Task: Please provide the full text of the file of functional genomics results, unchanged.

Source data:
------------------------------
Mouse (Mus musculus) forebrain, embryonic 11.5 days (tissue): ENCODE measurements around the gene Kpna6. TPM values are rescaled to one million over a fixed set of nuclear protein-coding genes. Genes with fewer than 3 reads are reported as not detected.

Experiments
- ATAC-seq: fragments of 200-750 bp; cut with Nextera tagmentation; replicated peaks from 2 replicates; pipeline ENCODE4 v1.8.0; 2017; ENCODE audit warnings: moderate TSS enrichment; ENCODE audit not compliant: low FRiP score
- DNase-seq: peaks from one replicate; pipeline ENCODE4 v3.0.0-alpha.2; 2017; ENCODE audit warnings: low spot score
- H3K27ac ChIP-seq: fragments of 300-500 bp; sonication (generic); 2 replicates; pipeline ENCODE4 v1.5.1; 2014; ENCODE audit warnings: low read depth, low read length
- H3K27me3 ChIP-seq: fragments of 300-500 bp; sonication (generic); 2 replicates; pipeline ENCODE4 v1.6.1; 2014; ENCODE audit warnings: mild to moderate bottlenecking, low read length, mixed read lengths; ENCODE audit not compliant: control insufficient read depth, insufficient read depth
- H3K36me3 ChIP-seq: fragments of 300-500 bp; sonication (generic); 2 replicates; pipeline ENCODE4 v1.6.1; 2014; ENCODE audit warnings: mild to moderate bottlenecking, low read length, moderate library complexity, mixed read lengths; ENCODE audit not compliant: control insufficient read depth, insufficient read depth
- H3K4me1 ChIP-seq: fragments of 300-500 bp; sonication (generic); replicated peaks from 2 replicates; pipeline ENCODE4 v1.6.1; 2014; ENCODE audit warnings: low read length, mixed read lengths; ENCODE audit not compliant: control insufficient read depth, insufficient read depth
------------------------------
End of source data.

Mouse (Mus musculus) forebrain, embryonic 11.5 days (tissue): ENCODE measurements around the gene Kpna6. TPM values are rescaled to one million over a fixed set of nuclear protein-coding genes. Genes with fewer than 3 reads are reported as not detected.

Experiments
- ATAC-seq: fragments of 200-750 bp; cut with Nextera tagmentation; replicated peaks from 2 replicates; pipeline ENCODE4 v1.8.0; 2017; ENCODE audit warnings: moderate TSS enrichment; ENCODE audit not compliant: low FRiP score
- DNase-seq: peaks from one replicate; pipeline ENCODE4 v3.0.0-alpha.2; 2017; ENCODE audit warnings: low spot score
- H3K27ac ChIP-seq: fragments of 300-500 bp; sonication (generic); 2 replicates; pipeline ENCODE4 v1.5.1; 2014; ENCODE audit warnings: low read depth, low read length
- H3K27me3 ChIP-seq: fragments of 300-500 bp; sonication (generic); 2 replicates; pipeline ENCODE4 v1.6.1; 2014; ENCODE audit warnings: mild to moderate bottlenecking, low read length, mixed read lengths; ENCODE audit not compliant: control insufficient read depth, insufficient read depth
- H3K36me3 ChIP-seq: fragments of 300-500 bp; sonication (generic); 2 replicates; pipeline ENCODE4 v1.6.1; 2014; ENCODE audit warnings: mild to moderate bottlenecking, low read length, moderate library complexity, mixed read lengths; ENCODE audit not compliant: control insufficient read depth, insufficient read depth
- H3K4me1 ChIP-seq: fragments of 300-500 bp; sonication (generic); replicated peaks from 2 replicates; pipeline ENCODE4 v1.6.1; 2014; ENCODE audit warnings: low read length, mixed read lengths; ENCODE audit not compliant: control insufficient read depth, insufficient read depth